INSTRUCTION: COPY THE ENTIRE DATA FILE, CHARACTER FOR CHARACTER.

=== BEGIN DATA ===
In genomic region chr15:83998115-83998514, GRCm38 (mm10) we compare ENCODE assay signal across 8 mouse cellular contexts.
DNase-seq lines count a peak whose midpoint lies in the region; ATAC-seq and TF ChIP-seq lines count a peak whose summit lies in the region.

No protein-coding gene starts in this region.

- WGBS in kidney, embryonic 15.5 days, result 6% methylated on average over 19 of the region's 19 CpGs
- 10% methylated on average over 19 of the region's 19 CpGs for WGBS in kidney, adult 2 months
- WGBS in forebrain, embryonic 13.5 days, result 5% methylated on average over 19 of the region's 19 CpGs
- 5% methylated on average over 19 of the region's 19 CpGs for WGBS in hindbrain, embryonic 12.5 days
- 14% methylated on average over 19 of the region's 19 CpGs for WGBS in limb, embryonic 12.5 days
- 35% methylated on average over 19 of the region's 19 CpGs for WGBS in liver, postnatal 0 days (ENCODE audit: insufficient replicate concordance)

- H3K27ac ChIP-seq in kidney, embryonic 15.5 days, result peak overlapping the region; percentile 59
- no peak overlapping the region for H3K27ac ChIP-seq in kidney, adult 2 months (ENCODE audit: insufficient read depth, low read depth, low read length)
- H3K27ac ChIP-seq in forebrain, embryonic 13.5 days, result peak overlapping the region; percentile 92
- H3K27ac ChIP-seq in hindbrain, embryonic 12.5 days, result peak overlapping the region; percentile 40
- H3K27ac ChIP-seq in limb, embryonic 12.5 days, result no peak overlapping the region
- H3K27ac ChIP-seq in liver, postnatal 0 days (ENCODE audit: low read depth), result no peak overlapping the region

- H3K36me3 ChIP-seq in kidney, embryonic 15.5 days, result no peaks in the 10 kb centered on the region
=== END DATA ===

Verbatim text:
In genomic region chr15:83998115-83998514, GRCm38 (mm10) we compare ENCODE assay signal across 8 mouse cellular contexts.
DNase-seq lines count a peak whose midpoint lies in the region; ATAC-seq and TF ChIP-seq lines count a peak whose summit lies in the region.

No protein-coding gene starts in this region.

- WGBS in kidney, embryonic 15.5 days, result 6% methylated on average over 19 of the region's 19 CpGs
- 10% methylated on average over 19 of the region's 19 CpGs for WGBS in kidney, adult 2 months
- WGBS in forebrain, embryonic 13.5 days, result 5% methylated on average over 19 of the region's 19 CpGs
- 5% methylated on average over 19 of the region's 19 CpGs for WGBS in hindbrain, embryonic 12.5 days
- 14% methylated on average over 19 of the region's 19 CpGs for WGBS in limb, embryonic 12.5 days
- 35% methylated on average over 19 of the region's 19 CpGs for WGBS in liver, postnatal 0 days (ENCODE audit: insufficient replicate concordance)

- H3K27ac ChIP-seq in kidney, embryonic 15.5 days, result peak overlapping the region; percentile 59
- no peak overlapping the region for H3K27ac ChIP-seq in kidney, adult 2 months (ENCODE audit: insufficient read depth, low read depth, low read length)
- H3K27ac ChIP-seq in forebrain, embryonic 13.5 days, result peak overlapping the region; percentile 92
- H3K27ac ChIP-seq in hindbrain, embryonic 12.5 days, result peak overlapping the region; percentile 40
- H3K27ac ChIP-seq in limb, embryonic 12.5 days, result no peak overlapping the region
- H3K27ac ChIP-seq in liver, postnatal 0 days (ENCODE audit: low read depth), result no peak overlapping the region

- H3K36me3 ChIP-seq in kidney, embryonic 15.5 days, result no peaks in the 10 kb centered on the region